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Three friends share an exciting vacation in Malaysia, full of fun, drinks, women and hash. When the vacation is over, each have dreams of continuing their lives, and they all go their separate ways. One of them (Phoenix) remains on the tropical paradise to fulfill a dream of working with apes for research. Two years later, a lawyer (Heche) comes to New York and hunts down the other two friends to give some sad news. A few days after they left the island, police raided their camp and found amazingly large quantities of hash left about. Phoenix was still residing there, so he had to take the blame. He is set to be put to death in 8 days, and the only way the charges can be decreased is if the two friends come back to paradise and take their share of the responsibilty. If they do, they both will spend three years in prison. If only one does, he will spend six years behind bars... Written by
During the restaurant scene where Tony's fiancee gets upset, the number, arrangement, and contents of the food plates change in almost every shot. Sheriff has food almost instantaneously without having ordered. See more »
This film is about moral dilemma whether or not to give up three, or maybe six, years of life by accepting imprisonment in a Malaysian jail, or continue living in freedom knowing that a friend has died as a result. This point needs to be made up front it is not a film about the rights or wrongs of Asian judicial or penal systems, nor is it a film about the morality of drug taking.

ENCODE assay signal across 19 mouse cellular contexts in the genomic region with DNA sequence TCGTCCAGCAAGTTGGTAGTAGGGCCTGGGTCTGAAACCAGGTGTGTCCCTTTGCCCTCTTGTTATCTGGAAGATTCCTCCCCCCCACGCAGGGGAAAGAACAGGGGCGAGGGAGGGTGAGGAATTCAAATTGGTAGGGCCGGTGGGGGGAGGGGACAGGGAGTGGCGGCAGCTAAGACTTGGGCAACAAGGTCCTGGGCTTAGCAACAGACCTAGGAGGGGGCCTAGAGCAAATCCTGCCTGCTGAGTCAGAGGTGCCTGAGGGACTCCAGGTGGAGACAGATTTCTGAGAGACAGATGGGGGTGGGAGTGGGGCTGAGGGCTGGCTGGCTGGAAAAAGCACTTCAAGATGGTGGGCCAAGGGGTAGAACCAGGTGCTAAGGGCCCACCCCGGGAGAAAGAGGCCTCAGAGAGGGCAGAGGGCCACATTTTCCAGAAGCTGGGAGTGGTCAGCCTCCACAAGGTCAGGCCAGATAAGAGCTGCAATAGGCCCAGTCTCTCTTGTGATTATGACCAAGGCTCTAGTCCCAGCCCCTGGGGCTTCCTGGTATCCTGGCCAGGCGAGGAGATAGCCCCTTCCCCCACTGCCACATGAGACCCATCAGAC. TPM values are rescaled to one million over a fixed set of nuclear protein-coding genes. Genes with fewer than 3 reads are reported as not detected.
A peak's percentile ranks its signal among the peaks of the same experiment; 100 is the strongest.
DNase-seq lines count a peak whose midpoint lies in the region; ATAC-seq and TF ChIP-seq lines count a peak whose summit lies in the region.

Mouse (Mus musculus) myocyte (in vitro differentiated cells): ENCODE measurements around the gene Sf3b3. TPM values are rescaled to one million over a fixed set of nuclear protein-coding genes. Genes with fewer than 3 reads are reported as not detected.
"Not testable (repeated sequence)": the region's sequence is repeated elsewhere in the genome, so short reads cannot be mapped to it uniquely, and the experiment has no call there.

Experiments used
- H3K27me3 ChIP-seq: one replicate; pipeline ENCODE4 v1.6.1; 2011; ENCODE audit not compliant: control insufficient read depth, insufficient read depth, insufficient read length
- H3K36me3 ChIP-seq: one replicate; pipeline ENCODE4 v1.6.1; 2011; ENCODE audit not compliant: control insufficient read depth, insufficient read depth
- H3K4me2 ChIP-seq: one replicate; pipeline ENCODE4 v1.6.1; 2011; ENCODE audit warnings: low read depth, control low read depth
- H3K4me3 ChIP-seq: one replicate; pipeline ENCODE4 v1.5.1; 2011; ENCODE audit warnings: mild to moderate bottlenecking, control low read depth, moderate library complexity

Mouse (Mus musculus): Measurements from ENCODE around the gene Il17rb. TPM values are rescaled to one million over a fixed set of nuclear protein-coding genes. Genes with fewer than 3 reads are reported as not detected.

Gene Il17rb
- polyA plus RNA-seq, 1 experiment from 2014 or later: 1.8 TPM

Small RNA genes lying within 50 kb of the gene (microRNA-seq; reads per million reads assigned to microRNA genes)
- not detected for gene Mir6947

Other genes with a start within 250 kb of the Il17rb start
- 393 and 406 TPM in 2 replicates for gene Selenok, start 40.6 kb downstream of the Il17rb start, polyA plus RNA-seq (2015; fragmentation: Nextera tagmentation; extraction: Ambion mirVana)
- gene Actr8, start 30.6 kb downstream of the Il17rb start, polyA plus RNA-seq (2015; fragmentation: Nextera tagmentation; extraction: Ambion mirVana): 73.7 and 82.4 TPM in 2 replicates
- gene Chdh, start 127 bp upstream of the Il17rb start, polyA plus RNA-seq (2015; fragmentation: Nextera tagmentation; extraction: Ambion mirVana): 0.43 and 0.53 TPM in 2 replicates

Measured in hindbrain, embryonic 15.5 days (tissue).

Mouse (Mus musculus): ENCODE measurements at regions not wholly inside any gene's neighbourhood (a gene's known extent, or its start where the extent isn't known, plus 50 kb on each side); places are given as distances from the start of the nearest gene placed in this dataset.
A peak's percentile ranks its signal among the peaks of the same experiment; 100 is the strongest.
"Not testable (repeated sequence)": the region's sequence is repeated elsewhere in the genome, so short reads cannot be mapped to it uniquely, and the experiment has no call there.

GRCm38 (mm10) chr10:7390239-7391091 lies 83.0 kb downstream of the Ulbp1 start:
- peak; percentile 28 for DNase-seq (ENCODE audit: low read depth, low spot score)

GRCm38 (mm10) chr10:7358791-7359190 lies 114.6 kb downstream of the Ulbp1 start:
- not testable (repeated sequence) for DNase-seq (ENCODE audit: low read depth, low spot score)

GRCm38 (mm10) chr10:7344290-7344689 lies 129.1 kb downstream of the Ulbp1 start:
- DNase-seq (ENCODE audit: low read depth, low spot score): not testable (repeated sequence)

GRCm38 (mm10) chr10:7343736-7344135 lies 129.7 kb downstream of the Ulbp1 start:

So we follow the two characters, Sheriff (Vaughn) and Tony (Conrad) who have to make this decision as they go through the decision-making process, prodded in no uncertain manner by their friend's attorney Beth (Heche). This tortuous process is played out against the comparatively comfortable background of their home city, New York. And not only the comforts of home, but also of employment and marriage prospects.
The process is played out a little unevenly although given the nature of the decision perhaps this is not surprising. But where it is flawed is the sudden blossoming of romance between Sheriff and Beth. Prior to this there had been no indication of this turn of events, indeed, quite the opposite as the two had regularly fallen out and appeared to have a mutual dislike for each other. Thus there is a feeling of a contrived piece of plotting which, to make matters worse, goes on to form the basis of the end of the movie.
Whether or not this is an accurate portrayal of the Malaysian judicial and penal systems seems an irrelevance. On a rather pedantic point where was the US embassy (and State Department) to provide support? It simply is not the case that in circumstances such as these that the lead characters would have been left on their own. That's not to say that the outcome would have been any different but it may well have affected some of the decisions individuals took towards the end. It might also have been an opportunity to add a little more reality and edge to the story, especially if the officials took an approach that put US foreign relations above the interests of its own citizens!
This is a movie that makes us think and no movie that does that can be written off. And the acting, especially from Heche and Phoenix, is fine. But the plot flaws mean it's a good, rather than a great, film.
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